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In[1]  AA = RandomInteger[10, 1000000]; BB = AA;

In[2]  Do[BB = AA;, 10000] // Timing

Out[2]  {0., Null}

In[3]  Do[BB[[77]] = i;, {i, 1, 10000}] // Timing

Out[3]  {0., Null}

In[4]  Do[BB[[i]] = i;, {i, 1, 10000}] // Timing

Out[4]  {0., Null}

From Out[2], we see setting a variable to a large list takes no time.

From Out[3],Out[4], we see setting an element of a list to a number takes no time.

But

In[5]  Do[BB = AA; BB[[77]] = i;, {i, 1, 10000}] // Timing

Out[5]  {3.04688, Null}

alternately setting a variable to a large list + setting an element of a list to a number takes long time.

Q1) How can we explain it ?

Q2) In fact, mathematica reported it took 3.04688 seconds, but in fact it took about 20 seconds (physical watch) to get Out[5]. Personaly there have been some differences in the past, but this is the first time I've seen such a big difference.

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    $\begingroup$ Line [5] is the only one where a deep copy of the full AA→BB is done in every loop iteration. Line [2] can be done with a shallow (lazy) copy because BB is not being edited and so no actual data copying is required (only some reference counts need to be updated); but in line [5] the shallow copy BB=AA is followed by a write access BB[[77]]=i, which triggers copy-on-write and which takes substantial amounts of time. $\endgroup$
    – Roman
    Jun 22 at 4:54
  • $\begingroup$ Thank you, didn't know there is a concept like shallow (lazy) copy. $\endgroup$
    – imida k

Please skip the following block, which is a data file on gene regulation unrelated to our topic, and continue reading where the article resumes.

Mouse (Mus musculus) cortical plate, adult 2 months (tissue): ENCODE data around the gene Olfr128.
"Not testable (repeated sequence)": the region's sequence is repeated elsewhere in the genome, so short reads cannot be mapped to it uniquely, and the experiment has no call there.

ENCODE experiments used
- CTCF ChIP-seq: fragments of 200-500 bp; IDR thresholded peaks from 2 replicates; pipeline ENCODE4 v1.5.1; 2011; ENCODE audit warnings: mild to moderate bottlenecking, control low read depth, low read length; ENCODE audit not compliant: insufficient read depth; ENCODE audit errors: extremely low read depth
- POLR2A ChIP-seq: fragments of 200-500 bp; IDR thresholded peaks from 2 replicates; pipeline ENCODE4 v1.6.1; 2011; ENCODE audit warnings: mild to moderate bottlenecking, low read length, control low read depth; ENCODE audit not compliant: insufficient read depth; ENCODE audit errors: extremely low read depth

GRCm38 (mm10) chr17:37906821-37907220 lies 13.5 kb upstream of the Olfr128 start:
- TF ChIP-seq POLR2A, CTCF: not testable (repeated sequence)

Jun 22 at 10:47
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    $\begingroup$ @Roman I found your comment very insightful. Would you consider turning it into an answer? $\endgroup$
    – MarcoB
    Jun 22 at 11:49

1 Answer 1

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I assume that, like all modern software, Mathematica implements copy-on-write. From the Wikipedia:

Copy-on-write (COW), sometimes referred to as implicit sharing or shadowing, is a resource-management technique used in computer programming to efficiently implement a "duplicate" or "copy" operation on modifiable resources. If a resource is duplicated but not modified, it is not necessary to create a new resource; the resource can be shared between the copy and the original. Modifications must still create a copy, hence the technique: the copy operation is deferred until the first write. By sharing resources in this way, it is possible to significantly reduce the resource consumption of unmodified copies, while adding a small overhead to resource-modifying operations.

Translating this explanation to the examples given by the OP:

  • In[2]: The statement BB = AA makes a shallow (lazy) copy of AA and "stores" it in BB. This is a very quick operation: the only thing to do is to write down that BB points to AA. BB is not an independent array; it depends on AA.
  • In[3] and In[4]: The first statement (for $i=1$) sets BB[[77]] = 1, which triggers copy-on-write and prepares a deep (non-lazy) copy of AA in the space of BB, then modifies BB[[77]]. BB is now fully independent of AA. The subsequent 19999 assignments to elements of BB no not re-trigger copy-on-write because BB is not related to AA anymore.
  • In[5]: In every loop iteration, the first statement BB = AA erases the old contents of BB, then establishes a fresh shallow (lazy) copy of AA just like in In[2]. The second statement in the loop then makes an assignment to BB[[77]], which triggers copy-on-write, making BB a deep copy that can be modified independently of AA. It is this copy-on-write operation, which has to make a true copy of one million integer numbers (about 8 megabytes of data), that takes a significant amount of time.

A bit more profiling: a shallow copy seems to take about 190 nanoseconds (a good fraction of which may be the profiling overhead),

AA = RandomInteger[10, 1000000];
RepeatedTiming[BB = AA;] // First
(*    1.93599*10^-7    *)

whereas a deep copy of an array of $10^6$ integers takes about 340 microseconds,

RepeatedTiming[BB = AA; BB[[77]] = 5;] // First
(*    0.000340914    *)
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